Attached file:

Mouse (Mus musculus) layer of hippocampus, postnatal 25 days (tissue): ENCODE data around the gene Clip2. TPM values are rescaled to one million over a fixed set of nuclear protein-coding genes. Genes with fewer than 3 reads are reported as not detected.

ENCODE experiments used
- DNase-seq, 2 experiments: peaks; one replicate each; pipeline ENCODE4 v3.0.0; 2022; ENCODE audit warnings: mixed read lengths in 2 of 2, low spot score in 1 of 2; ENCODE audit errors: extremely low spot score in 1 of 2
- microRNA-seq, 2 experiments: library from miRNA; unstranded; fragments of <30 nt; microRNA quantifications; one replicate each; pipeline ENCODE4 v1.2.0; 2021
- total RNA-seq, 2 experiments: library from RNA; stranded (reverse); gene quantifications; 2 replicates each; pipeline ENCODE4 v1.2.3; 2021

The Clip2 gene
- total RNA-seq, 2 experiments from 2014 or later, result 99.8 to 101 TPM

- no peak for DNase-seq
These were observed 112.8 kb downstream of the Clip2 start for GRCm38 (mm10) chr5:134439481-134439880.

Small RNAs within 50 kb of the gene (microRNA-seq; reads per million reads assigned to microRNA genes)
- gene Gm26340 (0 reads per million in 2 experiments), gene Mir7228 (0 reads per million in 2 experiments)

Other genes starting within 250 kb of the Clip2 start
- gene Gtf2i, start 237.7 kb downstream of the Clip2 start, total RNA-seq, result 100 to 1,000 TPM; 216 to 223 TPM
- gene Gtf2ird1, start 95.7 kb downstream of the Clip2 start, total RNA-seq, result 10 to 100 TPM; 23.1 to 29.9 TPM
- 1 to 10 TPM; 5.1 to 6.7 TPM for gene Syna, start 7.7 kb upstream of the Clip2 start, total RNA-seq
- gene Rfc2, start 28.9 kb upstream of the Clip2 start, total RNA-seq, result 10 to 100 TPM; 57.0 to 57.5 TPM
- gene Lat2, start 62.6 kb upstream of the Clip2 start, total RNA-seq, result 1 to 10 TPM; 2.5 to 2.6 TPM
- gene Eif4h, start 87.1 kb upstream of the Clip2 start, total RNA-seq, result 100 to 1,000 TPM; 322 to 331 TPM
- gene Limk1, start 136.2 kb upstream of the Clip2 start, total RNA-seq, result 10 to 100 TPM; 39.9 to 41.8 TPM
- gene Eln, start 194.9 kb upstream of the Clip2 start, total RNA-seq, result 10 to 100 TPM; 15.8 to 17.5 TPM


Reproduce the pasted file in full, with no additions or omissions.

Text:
Mouse (Mus musculus) layer of hippocampus, postnatal 25 days (tissue): ENCODE data around the gene Clip2. TPM values are rescaled to one million over a fixed set of nuclear protein-coding genes. Genes with fewer than 3 reads are reported as not detected.

ENCODE experiments used
- DNase-seq, 2 experiments: peaks; one replicate each; pipeline ENCODE4 v3.0.0; 2022; ENCODE audit warnings: mixed read lengths in 2 of 2, low spot score in 1 of 2; ENCODE audit errors: extremely low spot score in 1 of 2
- microRNA-seq, 2 experiments: library from miRNA; unstranded; fragments of <30 nt; microRNA quantifications; one replicate each; pipeline ENCODE4 v1.2.0; 2021
- total RNA-seq, 2 experiments: library from RNA; stranded (reverse); gene quantifications; 2 replicates each; pipeline ENCODE4 v1.2.3; 2021

The Clip2 gene
- total RNA-seq, 2 experiments from 2014 or later, result 99.8 to 101 TPM

- no peak for DNase-seq
These were observed 112.8 kb downstream of the Clip2 start for GRCm38 (mm10) chr5:134439481-134439880.

Small RNAs within 50 kb of the gene (microRNA-seq; reads per million reads assigned to microRNA genes)
- gene Gm26340 (0 reads per million in 2 experiments), gene Mir7228 (0 reads per million in 2 experiments)

Other genes starting within 250 kb of the Clip2 start
- gene Gtf2i, start 237.7 kb downstream of the Clip2 start, total RNA-seq, result 100 to 1,000 TPM; 216 to 223 TPM
- gene Gtf2ird1, start 95.7 kb downstream of the Clip2 start, total RNA-seq, result 10 to 100 TPM; 23.1 to 29.9 TPM
- 1 to 10 TPM; 5.1 to 6.7 TPM for gene Syna, start 7.7 kb upstream of the Clip2 start, total RNA-seq
- gene Rfc2, start 28.9 kb upstream of the Clip2 start, total RNA-seq, result 10 to 100 TPM; 57.0 to 57.5 TPM
- gene Lat2, start 62.6 kb upstream of the Clip2 start, total RNA-seq, result 1 to 10 TPM; 2.5 to 2.6 TPM
- gene Eif4h, start 87.1 kb upstream of the Clip2 start, total RNA-seq, result 100 to 1,000 TPM; 322 to 331 TPM
- gene Limk1, start 136.2 kb upstream of the Clip2 start, total RNA-seq, result 10 to 100 TPM; 39.9 to 41.8 TPM
- gene Eln, start 194.9 kb upstream of the Clip2 start, total RNA-seq, result 10 to 100 TPM; 15.8 to 17.5 TPM